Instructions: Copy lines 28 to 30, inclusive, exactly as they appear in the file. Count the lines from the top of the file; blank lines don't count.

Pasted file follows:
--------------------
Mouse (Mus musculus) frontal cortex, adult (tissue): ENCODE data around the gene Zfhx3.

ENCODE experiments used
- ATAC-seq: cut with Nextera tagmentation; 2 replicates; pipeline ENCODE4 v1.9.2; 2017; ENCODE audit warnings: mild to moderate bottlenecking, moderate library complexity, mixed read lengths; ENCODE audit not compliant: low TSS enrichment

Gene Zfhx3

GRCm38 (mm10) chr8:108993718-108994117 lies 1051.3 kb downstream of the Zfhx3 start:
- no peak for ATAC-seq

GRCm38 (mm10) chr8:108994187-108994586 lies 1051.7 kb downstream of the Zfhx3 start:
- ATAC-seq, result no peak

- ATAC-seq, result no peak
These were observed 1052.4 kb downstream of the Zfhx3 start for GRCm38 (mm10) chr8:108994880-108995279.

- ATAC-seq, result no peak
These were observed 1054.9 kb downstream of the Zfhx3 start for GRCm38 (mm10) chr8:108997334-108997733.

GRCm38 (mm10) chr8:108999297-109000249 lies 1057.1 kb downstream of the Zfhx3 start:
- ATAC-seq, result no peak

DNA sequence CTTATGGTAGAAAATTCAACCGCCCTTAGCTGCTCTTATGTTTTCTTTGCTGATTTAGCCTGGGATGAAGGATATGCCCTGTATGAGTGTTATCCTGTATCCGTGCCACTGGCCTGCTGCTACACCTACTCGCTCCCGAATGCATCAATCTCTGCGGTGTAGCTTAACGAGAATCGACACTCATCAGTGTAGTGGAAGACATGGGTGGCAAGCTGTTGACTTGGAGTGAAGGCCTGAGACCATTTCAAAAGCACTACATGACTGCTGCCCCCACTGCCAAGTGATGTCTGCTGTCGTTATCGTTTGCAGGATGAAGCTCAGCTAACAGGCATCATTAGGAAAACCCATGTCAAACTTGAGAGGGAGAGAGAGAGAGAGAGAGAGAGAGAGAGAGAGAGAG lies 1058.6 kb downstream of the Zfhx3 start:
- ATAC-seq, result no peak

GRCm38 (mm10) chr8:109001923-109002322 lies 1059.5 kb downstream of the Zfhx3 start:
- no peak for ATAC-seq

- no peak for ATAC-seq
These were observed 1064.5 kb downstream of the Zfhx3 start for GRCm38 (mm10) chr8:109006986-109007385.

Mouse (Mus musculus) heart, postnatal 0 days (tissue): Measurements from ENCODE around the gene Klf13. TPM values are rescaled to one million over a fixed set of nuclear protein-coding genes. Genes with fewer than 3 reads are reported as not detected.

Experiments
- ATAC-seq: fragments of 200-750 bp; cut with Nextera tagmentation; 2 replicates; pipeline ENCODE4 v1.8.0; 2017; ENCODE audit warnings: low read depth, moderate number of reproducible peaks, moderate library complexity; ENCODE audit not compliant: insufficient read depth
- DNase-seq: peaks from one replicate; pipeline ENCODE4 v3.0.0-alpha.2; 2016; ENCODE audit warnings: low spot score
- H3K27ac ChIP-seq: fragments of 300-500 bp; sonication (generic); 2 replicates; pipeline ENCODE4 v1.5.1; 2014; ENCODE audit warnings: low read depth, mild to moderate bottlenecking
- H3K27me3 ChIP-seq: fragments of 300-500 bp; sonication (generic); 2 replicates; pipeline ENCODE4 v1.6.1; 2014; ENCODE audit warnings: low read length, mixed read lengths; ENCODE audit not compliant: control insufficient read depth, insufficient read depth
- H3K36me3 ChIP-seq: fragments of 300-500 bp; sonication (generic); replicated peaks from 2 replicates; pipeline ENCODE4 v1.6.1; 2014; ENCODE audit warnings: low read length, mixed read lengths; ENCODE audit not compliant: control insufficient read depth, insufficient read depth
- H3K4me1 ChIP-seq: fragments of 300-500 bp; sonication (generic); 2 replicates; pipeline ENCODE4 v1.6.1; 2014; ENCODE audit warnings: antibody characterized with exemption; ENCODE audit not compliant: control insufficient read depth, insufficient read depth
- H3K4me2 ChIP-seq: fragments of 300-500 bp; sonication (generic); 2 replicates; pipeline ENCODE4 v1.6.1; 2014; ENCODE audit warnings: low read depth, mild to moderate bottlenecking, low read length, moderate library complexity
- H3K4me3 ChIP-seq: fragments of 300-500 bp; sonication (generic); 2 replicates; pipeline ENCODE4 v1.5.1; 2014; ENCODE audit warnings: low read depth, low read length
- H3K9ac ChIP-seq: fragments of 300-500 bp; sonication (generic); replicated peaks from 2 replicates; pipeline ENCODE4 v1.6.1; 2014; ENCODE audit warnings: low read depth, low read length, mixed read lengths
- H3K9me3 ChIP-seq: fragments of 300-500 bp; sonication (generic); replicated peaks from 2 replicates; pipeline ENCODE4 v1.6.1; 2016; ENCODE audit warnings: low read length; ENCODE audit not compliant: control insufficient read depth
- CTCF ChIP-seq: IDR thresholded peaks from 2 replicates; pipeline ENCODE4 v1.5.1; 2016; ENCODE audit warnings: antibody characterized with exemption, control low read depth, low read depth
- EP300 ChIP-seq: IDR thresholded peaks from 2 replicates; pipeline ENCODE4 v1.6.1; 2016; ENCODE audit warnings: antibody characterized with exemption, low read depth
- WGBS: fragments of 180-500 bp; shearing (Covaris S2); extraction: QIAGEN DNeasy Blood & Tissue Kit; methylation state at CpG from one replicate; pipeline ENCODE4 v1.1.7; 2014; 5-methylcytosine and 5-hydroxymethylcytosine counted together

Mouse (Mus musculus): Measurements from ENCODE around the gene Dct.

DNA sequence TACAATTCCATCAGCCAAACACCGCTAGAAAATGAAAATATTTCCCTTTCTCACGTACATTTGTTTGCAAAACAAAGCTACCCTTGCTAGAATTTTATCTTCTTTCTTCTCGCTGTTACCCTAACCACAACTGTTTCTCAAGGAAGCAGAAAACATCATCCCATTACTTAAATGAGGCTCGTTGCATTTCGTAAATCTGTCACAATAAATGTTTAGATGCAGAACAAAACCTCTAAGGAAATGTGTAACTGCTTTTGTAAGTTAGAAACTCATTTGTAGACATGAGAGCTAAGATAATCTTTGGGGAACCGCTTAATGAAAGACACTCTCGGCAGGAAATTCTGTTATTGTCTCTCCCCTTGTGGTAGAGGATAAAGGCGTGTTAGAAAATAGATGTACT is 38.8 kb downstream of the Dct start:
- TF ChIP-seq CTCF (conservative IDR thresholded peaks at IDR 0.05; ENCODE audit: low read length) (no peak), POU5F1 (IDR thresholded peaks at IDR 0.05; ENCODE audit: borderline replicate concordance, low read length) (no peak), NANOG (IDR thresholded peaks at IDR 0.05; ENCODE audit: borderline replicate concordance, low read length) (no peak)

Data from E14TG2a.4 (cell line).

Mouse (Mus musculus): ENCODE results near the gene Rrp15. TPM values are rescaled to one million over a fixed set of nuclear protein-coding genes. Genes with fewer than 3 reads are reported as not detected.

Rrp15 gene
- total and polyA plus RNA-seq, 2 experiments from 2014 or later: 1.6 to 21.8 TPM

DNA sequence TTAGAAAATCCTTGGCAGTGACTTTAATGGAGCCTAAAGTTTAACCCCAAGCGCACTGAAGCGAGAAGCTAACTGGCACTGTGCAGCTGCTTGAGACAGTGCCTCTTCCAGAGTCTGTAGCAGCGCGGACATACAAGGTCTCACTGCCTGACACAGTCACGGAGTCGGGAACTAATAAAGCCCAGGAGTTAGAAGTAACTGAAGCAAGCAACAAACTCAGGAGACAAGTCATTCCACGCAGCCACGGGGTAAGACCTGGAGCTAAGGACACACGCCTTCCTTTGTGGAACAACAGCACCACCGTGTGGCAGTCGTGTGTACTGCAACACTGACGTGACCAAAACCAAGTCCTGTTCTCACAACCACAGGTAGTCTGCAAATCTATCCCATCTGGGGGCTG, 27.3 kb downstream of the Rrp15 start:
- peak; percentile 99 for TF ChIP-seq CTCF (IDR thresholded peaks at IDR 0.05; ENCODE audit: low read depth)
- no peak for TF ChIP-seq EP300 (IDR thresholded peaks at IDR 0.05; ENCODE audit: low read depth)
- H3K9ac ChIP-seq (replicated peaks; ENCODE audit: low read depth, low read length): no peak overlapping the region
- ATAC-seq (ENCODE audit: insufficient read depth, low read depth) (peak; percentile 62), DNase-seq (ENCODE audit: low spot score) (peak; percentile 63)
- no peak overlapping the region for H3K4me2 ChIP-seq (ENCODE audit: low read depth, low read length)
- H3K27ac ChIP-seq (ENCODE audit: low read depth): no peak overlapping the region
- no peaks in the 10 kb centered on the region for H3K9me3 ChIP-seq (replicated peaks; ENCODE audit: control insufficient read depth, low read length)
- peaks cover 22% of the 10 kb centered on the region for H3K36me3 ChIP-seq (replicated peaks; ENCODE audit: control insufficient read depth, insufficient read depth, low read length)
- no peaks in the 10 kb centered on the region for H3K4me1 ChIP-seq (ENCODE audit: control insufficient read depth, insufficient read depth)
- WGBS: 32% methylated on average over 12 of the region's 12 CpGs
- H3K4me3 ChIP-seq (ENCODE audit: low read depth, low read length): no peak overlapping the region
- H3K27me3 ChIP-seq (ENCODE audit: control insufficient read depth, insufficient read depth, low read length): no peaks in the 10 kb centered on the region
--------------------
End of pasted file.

- H3K4me1 ChIP-seq: fragments of 300-500 bp; sonication (generic); 2 replicates; pipeline ENCODE4 v1.6.1; 2014; ENCODE audit warnings: antibody characterized with exemption; ENCODE audit not compliant: control insufficient read depth, insufficient read depth
- H3K4me2 ChIP-seq: fragments of 300-500 bp; sonication (generic); 2 replicates; pipeline ENCODE4 v1.6.1; 2014; ENCODE audit warnings: low read depth, mild to moderate bottlenecking, low read length, moderate library complexity
- H3K4me3 ChIP-seq: fragments of 300-500 bp; sonication (generic); 2 replicates; pipeline ENCODE4 v1.5.1; 2014; ENCODE audit warnings: low read depth, low read length